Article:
"Groundbreaking" New Study Shows How Much Plastic Is in Your Bottled Water

Drinking two bottled waters can result in the digestion of 110,000 to 370,000 nanoplastics.

It's no secret that consuming beverages and foods packaged in plastic isn't exactly good for you, but just how bad is it? According to a new study published this week in the journal Proceedings of the National Academy of Sciences (PNAS), plastic water bottle containers can consist of 10 to 100 times more nanoplastics than researchers originally thought. What's even more startling is that these so-called nanoplastics are so teeny, tiny that you can't even see them under a microscope.

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Microplastics can measure anywhere from "less than 0.2 inch (5 millimeters) down to 1/25,000th of an inch (1 micrometer)," per CNN. A nanoplastic, on the other hand, is calculated "in billionths of a meter." To put that into perspective, a nanoplastic can be described as "1,000th the average width of a human hair."

Originally, researchers estimated there to be 300 nanoplastics per plastic bottle liter. For reference, two standard-size water bottles make up one liter. However, researchers have since discovered there to be between 110,000 and 370,000 nanoplastics per liter—at minimum.

The discovery was made possible after researchers from Columbia University unveiled a brand-new technology that's specifically designed to scan and analyze nanoparticles in packaged water. According to Beizhan Yan, an environmental chemist and co-author of the study, these potentially harmful nanoparticles can be "inorganic nanoparticles, organic particles and some other plastic particles not among the seven major plastic types we studied."

Experts specifically warn that nanoplastics' miniscule size makes them a dangerous threat to consumers' health. Because nanoplastics are microscopic, they have the power to infiltrate our body and, in some cases, our bloodstream. Along the way, these nanoplastics may release synthetic chemicals, which can potentially hurt our health.

Considering how much water the average person drinks in a day, and how that correlates to the number of microplastics and nanoplastics we are simultaneously pumping into our system when drinking out of plastic bottles, it seems alarming.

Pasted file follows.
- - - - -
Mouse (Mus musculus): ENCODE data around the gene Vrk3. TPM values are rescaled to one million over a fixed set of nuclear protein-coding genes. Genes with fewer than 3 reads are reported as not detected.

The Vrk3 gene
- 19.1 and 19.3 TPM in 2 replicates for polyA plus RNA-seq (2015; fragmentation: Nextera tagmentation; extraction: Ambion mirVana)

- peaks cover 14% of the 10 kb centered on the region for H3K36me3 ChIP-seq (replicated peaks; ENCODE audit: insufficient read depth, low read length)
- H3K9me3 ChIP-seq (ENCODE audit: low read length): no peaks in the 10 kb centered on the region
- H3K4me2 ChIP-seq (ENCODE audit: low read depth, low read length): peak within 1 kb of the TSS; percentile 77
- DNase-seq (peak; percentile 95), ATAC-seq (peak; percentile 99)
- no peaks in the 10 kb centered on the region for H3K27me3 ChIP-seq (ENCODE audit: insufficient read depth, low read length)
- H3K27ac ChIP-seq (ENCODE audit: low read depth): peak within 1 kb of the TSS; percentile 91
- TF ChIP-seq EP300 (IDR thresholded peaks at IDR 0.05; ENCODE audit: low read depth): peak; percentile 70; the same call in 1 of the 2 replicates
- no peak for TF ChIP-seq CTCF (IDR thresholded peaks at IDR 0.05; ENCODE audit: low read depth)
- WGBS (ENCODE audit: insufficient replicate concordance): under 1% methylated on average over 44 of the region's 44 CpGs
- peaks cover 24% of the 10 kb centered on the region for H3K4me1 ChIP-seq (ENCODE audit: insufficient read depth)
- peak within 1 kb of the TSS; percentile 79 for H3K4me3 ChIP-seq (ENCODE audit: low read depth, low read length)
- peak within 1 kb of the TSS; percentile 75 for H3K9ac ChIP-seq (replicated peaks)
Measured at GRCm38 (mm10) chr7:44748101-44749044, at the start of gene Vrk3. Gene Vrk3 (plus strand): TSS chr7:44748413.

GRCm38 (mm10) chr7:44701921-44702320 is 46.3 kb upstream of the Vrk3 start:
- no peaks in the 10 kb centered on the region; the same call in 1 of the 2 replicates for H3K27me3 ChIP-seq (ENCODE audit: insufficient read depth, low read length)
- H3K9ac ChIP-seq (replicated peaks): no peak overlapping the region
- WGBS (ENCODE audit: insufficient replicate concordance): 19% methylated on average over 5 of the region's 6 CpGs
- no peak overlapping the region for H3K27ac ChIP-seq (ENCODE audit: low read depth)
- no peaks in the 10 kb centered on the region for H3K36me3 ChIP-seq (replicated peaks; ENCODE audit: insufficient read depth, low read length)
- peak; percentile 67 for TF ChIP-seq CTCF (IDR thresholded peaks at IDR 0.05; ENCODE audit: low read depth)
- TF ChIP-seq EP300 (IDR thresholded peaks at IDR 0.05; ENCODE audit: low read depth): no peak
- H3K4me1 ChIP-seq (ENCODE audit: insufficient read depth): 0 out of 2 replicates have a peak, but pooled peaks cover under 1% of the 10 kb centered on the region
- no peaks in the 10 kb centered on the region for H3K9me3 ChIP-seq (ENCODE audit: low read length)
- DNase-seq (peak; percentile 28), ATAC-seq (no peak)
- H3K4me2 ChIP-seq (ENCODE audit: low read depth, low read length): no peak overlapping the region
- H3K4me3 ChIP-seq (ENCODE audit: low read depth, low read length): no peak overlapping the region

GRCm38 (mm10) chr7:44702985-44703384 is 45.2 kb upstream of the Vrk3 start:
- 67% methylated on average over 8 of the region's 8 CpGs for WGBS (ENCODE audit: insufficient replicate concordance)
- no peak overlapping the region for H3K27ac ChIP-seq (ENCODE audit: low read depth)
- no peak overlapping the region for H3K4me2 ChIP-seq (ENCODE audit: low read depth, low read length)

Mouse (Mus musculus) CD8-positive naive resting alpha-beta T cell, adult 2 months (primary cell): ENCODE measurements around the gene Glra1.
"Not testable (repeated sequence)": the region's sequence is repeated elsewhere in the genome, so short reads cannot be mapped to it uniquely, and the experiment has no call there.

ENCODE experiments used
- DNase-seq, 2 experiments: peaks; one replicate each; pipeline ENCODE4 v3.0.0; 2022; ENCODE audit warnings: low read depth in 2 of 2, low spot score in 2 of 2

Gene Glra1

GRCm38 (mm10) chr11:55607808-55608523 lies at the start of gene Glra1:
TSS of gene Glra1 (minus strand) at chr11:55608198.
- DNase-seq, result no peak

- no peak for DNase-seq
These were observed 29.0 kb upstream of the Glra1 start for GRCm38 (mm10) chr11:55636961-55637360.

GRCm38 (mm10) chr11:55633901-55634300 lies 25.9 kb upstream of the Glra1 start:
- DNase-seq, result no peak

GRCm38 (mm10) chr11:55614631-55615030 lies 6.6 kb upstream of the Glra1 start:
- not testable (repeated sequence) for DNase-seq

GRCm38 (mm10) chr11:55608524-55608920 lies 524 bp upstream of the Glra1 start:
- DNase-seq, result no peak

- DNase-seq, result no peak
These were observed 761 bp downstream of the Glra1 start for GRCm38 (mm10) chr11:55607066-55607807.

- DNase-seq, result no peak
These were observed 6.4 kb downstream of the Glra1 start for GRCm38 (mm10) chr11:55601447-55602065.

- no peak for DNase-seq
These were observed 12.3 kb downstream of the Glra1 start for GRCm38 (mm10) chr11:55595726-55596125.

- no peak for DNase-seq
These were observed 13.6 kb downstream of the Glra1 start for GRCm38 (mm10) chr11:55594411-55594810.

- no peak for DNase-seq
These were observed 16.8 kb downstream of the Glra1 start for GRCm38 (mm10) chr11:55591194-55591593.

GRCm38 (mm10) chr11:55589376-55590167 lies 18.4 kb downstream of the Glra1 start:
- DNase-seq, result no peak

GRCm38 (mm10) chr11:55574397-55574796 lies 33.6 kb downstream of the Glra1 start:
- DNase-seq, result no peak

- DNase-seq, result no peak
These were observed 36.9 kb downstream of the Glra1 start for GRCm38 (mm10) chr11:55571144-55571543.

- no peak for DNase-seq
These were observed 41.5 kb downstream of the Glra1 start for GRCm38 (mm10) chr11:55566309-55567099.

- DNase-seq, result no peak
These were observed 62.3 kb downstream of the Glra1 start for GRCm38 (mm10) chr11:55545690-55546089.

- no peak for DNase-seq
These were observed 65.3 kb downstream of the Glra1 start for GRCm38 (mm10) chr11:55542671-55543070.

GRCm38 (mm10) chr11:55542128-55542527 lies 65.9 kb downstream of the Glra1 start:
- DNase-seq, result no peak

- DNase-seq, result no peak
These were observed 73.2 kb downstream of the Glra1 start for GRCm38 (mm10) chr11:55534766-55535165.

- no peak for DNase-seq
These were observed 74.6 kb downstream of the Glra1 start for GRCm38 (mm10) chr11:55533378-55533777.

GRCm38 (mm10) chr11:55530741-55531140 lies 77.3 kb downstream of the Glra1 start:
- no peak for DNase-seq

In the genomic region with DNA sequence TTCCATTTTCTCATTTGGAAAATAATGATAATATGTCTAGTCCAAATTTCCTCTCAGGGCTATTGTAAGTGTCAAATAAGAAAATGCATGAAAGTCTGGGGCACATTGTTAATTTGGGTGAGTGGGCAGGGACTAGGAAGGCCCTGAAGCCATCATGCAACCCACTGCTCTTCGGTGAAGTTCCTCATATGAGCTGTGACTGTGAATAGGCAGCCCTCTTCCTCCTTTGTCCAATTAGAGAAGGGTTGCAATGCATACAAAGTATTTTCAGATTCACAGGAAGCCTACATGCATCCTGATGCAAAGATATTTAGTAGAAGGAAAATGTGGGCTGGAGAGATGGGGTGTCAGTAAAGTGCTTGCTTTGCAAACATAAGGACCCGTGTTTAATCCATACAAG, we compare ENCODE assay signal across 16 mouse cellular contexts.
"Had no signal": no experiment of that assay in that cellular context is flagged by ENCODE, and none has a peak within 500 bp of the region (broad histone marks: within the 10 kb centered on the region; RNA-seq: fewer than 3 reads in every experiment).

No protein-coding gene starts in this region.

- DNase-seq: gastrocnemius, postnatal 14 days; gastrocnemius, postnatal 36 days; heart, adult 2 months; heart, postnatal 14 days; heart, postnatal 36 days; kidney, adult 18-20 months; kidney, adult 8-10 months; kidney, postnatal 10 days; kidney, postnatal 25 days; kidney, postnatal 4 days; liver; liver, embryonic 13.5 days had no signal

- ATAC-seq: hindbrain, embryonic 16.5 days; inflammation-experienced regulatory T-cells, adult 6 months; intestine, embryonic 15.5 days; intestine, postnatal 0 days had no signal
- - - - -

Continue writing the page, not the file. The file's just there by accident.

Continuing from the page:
"It is estimated you eat about a credit card's-worth of plastic a week, and these invisible particles are one of the main culprits," Heather Wilde, NMD, a naturopathic doctor in Tempe, Arizona, previously told Best Life, in reference to a 2019 report from the World Wildlife Fund (WWF).

Though the study in PNAS raises alarm bells, experts say the new discovery is "groundbreaking" in the fight against plastic packaged goods.

"This study, I have to say, is exceedingly impressive. The body of work that they put into this was really quite profound… I would call it groundbreaking," Sherri "Sam" Mason, director of sustainability at Penn State Behrend in Erie, Pennsylvania, told CNN.

There's still a lot of work to be done, but Mason explained that there are steps you can take to limit your exposure to these potentially harmful chemicals.

The most obvious way is to replace bottled water with a reusable container made from glass or stainless steel. Additionally, steer clear of foods and drinks wrapped in plastic, or at the very least, don't store food items in plastic containers.

"People don't think of plastics as shedding but they do," Mason explained to CNN. "In almost the same way we're constantly shedding skin cells, plastics are constantly shedding little bits that break off, such as when you open that plastic container for your store-bought salad or a cheese that's wrapped in plastic."

Emily Weaver
Emily is a NYC-based freelance entertainment and lifestyle writer — though, she’ll never pass up the opportunity to talk about women’s health and sports (she thrives during the Olympics). Read more
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